Harney Peak’s distinction as the “highest point in the U.S. east of the Rockies” is as rock-solid to many South Dakotans as the granite at the 7,242-foot summit.
The factoid, or some close variant, is often tucked into news reports about a pending proposal to rename the peak.
Inconveniently for South Dakotans, who don’t top many national lists and treasure rare occurrences when they do, Texans could make the same claim about Guadalupe Peak.
At 8,749 feet, Guadalupe is 1,507 feet taller than Harney, so that part of the debate is easily settled.
It’s that “east of the Rockies” part that gets tricky. Judging by its place on the map, Guadalupe Peak, in far western Texas, could be described as east of the Rockies or part of the Rockies or on the edge of the Rockies.
If Guadalupe Peak is part of the Rockies, it cannot claim a title that includes “east of the Rockies.” But if it’s east of the Rockies, it is the rightful holder of the title Harney Peak claims and South Dakotans boast of.
Eric Brunnemann has a unique perspective on the dispute. As superintendent of Badlands National Park until very recently, he had a view of Harney Peak on the western horizon. At his new job as superintendent of Guadalupe Mountains National Park in Texas, he has an up-close look at Guadalupe Peak. He also grew up in Texas.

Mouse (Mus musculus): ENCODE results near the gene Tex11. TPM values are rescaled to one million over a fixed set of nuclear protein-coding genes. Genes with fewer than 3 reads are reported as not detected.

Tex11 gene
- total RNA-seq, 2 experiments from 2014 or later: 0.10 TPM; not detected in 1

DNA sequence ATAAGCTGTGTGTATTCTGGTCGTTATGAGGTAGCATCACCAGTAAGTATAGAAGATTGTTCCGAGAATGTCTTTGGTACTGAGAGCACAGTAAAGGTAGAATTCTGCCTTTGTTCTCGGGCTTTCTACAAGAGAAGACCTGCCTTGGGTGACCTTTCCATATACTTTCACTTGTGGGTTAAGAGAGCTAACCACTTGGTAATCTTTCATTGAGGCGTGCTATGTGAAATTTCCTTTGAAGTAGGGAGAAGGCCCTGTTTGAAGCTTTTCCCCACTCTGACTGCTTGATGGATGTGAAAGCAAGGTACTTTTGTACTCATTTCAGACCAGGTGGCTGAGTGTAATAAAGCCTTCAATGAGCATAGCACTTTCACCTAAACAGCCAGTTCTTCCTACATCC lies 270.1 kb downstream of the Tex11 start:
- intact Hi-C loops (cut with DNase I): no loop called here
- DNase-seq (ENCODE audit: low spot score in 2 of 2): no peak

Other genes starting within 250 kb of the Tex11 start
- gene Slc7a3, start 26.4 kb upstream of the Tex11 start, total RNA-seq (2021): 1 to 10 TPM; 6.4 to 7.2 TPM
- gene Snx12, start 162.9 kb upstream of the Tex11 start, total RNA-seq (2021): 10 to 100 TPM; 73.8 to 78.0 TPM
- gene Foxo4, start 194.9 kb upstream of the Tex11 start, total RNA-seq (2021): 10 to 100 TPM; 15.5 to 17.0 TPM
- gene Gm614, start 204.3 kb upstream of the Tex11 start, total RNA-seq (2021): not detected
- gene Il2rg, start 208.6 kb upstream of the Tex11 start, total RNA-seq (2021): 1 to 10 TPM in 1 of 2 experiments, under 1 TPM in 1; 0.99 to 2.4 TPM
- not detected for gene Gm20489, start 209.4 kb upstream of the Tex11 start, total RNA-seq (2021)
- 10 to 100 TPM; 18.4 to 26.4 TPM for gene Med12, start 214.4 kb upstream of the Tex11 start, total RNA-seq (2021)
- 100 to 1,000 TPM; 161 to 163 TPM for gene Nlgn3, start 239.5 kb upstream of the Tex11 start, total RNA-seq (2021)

Does he consider Guadalupe Peak to be part of the Rockies?
“When we Texans are feeling really proud ourselves, we say it is,” he said.
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Geological sources are similarly conflicted.
A U.S. Geological Survey publication titled “Elevations and Distances in the United States” includes a footnote designating Harney Peak as the “Highest summit east of the Rocky Mtns.”
But John Foster Sawyer, an associate professor of geology and geological engineering at the South Dakota School of Mines and Technology in Rapid City, said both peaks are arguably part of the same general uplifts that created the Rocky Mountains, so it could be “splitting hairs” to say either peak is geologically separate from the Rockies. In that case, neither would qualify as “east of the Rockies,” and the “highest ... etc.” title would presumably devolve to North Carolina's 6,684-foot Mount Mitchell in the Appalachians.
But a "Who's bigger?" feud with North Carolina can't compare with squaring off against tall-talking Texas.
There is, however, hope for an unequivocal Harney claim, in a tighter definition.
A bronze plaque on Harney Peak’s summit describes it as “the highest point east of the Rocky Mountains and west of the Pyrenees Mountains of Europe.”
Interpreted in the strictest terms, that description calls to mind a straight line between Harney Peak and the Pyrenees. Along that straight line, there would indeed be no higher point than Harney.
And then there’s the opinion of Kurt Katzenstein, an assistant professor of geology and geological engineering at Mines, who pooh-poohed the entire debate.
“Personally,” he said, “I find it a silly assertion.”